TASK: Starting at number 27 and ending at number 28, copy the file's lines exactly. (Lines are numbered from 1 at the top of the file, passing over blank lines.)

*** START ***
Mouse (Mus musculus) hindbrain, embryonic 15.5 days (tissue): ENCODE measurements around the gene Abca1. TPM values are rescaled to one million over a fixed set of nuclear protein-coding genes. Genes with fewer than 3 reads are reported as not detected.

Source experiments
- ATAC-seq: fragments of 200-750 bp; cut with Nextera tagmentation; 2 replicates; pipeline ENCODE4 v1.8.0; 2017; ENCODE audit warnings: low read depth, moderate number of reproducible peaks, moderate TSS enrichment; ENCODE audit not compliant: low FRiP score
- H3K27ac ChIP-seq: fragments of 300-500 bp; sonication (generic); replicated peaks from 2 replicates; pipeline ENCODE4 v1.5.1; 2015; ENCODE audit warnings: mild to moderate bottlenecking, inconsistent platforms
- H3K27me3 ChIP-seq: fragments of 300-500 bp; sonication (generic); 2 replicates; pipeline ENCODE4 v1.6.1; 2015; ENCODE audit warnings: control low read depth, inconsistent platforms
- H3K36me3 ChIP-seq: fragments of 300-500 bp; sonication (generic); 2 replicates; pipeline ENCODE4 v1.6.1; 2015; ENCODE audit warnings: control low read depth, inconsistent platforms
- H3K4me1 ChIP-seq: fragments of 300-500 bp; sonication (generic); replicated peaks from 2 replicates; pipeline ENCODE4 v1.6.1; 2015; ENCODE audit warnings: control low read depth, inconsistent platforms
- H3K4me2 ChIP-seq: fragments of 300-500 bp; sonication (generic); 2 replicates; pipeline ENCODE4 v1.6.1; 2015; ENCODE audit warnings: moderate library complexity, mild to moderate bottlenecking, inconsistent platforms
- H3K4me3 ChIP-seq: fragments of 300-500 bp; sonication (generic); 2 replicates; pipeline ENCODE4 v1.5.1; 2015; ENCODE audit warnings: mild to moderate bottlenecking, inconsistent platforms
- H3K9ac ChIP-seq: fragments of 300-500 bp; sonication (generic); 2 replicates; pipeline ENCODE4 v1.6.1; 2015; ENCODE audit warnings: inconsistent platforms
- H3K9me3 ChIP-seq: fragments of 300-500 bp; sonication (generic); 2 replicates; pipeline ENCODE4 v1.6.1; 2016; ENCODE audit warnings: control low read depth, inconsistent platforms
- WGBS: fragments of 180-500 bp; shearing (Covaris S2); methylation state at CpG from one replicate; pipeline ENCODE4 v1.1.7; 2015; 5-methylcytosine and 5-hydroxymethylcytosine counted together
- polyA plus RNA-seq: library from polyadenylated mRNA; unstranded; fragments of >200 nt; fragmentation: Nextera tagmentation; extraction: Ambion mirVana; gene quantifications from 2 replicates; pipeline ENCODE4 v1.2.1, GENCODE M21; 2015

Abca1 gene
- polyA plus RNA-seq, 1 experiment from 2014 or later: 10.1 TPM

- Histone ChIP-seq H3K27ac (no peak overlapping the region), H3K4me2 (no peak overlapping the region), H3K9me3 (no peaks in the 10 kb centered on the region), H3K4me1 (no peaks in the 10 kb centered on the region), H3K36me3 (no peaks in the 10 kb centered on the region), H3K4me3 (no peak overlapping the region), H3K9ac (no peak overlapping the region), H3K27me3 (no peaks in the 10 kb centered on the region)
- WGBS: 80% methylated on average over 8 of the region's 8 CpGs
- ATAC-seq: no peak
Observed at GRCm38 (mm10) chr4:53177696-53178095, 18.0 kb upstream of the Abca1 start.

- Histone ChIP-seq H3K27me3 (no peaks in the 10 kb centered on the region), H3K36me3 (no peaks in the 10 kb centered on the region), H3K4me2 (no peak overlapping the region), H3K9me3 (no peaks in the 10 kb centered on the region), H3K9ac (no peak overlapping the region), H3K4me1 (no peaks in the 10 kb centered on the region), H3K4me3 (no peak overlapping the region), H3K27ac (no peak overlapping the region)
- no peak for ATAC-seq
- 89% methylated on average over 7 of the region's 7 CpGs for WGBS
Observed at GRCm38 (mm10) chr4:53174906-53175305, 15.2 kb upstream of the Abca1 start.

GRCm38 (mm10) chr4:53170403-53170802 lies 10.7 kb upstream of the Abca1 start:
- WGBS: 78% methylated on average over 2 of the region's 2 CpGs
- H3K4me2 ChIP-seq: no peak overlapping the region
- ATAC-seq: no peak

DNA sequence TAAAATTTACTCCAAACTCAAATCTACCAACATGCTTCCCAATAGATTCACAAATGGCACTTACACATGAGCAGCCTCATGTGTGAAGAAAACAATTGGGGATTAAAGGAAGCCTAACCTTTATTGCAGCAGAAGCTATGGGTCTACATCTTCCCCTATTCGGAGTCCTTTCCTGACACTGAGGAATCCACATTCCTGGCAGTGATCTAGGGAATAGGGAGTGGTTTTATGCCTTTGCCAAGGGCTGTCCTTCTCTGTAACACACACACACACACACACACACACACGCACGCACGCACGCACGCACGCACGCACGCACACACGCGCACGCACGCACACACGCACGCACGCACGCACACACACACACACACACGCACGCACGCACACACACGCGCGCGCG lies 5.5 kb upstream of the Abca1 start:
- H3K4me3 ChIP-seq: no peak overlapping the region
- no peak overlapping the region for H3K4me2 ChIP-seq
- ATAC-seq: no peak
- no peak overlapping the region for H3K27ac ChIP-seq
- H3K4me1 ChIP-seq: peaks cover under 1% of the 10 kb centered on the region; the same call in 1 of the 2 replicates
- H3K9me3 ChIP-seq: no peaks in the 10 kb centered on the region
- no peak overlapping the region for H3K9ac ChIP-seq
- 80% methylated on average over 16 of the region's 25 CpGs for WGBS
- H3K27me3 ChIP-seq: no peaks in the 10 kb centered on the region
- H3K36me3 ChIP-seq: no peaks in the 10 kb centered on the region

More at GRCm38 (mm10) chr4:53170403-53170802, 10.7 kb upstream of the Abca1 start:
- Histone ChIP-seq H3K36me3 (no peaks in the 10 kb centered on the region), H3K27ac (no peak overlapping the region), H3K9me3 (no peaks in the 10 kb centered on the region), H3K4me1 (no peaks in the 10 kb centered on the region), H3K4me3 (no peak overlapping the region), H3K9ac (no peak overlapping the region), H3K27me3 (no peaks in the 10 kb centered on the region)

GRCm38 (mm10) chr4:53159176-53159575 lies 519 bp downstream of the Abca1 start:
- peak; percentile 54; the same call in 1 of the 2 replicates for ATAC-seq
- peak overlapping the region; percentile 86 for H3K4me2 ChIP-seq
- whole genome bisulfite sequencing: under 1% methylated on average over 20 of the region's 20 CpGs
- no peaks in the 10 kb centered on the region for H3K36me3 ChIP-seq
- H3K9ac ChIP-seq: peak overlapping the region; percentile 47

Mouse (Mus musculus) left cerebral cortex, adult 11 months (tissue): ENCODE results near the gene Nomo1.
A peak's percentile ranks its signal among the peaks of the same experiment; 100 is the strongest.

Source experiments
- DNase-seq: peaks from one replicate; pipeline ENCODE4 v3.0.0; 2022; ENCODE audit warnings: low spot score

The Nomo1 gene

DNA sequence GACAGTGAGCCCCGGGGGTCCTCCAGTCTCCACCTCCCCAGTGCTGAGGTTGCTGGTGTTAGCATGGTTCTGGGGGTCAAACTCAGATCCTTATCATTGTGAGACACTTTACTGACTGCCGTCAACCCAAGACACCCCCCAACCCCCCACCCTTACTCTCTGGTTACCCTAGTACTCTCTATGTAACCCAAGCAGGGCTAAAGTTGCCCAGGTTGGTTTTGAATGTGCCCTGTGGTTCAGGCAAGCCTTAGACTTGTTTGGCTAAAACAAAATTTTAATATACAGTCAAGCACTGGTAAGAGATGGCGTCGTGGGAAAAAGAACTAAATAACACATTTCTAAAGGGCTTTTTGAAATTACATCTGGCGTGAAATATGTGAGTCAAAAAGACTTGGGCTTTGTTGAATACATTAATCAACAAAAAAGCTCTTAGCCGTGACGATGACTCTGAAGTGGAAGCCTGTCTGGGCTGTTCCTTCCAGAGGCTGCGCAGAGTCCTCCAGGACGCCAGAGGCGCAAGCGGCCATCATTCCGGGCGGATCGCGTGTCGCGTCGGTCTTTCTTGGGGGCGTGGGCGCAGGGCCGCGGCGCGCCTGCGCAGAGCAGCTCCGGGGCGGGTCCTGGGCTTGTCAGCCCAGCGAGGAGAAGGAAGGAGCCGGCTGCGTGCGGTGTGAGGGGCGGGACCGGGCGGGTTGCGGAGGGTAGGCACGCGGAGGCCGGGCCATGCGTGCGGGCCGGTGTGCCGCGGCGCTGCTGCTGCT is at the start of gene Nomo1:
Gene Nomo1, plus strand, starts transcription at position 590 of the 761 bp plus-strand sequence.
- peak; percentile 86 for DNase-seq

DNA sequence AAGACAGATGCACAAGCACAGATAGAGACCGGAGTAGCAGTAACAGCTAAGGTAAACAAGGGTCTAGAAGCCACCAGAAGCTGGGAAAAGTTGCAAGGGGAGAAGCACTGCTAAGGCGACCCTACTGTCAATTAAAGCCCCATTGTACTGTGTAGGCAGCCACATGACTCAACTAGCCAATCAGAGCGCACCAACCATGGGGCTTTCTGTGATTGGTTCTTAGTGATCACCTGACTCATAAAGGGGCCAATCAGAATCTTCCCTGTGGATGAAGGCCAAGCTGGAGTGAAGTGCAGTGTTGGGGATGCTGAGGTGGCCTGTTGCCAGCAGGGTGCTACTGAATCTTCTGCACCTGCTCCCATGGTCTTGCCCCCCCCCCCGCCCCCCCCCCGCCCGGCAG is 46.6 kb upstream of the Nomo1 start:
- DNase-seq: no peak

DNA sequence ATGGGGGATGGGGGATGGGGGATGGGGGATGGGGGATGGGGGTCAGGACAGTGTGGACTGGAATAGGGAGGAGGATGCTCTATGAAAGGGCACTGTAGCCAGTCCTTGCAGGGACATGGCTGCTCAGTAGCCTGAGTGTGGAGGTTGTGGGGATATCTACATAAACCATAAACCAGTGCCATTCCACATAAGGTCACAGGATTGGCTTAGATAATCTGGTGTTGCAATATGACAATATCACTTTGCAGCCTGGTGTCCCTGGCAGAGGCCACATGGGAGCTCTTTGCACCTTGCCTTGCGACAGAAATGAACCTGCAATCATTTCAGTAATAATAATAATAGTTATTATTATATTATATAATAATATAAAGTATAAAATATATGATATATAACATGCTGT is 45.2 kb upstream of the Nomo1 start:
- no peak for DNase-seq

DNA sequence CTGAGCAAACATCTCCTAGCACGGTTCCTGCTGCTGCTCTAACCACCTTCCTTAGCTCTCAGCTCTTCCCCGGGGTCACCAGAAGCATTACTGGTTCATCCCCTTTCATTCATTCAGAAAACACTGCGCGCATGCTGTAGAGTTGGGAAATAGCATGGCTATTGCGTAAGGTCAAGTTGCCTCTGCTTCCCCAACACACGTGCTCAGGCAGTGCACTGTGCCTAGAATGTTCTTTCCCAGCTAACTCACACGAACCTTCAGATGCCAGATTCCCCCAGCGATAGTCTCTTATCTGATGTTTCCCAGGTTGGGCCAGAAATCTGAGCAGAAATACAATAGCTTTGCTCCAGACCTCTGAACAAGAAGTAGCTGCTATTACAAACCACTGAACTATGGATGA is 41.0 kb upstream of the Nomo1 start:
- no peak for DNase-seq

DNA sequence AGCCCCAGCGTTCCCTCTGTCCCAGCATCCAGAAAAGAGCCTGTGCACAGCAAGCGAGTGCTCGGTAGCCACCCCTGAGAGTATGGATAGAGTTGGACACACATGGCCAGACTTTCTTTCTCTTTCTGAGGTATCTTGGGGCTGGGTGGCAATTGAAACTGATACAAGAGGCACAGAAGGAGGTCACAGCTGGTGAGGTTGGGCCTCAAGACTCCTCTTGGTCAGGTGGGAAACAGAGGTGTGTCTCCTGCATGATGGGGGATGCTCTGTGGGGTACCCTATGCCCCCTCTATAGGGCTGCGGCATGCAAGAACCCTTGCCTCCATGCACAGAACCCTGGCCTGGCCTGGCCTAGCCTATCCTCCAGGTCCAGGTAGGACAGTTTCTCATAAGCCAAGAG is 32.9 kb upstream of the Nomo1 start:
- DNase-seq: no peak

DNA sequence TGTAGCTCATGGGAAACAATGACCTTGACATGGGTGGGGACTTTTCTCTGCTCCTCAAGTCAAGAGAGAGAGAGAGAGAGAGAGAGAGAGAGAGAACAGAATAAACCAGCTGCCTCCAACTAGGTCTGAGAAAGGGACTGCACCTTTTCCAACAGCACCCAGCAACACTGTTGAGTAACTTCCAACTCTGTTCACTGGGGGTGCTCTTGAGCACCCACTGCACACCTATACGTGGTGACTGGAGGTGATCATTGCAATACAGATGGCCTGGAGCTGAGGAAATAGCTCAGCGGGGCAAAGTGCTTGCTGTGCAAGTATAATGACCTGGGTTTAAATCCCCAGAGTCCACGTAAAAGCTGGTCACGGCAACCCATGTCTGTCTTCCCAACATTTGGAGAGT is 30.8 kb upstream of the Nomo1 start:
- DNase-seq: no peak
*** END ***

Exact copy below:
- ATAC-seq: no peak

DNA sequence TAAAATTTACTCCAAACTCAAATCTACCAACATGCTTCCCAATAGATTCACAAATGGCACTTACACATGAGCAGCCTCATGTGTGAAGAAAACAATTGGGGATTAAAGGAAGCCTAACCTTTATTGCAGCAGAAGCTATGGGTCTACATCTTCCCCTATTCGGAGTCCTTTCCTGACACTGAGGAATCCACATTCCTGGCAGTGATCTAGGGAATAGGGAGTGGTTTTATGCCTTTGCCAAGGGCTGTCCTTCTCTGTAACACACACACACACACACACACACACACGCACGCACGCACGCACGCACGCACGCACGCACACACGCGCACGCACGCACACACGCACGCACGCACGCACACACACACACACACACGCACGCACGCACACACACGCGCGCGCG lies 5.5 kb upstream of the Abca1 start: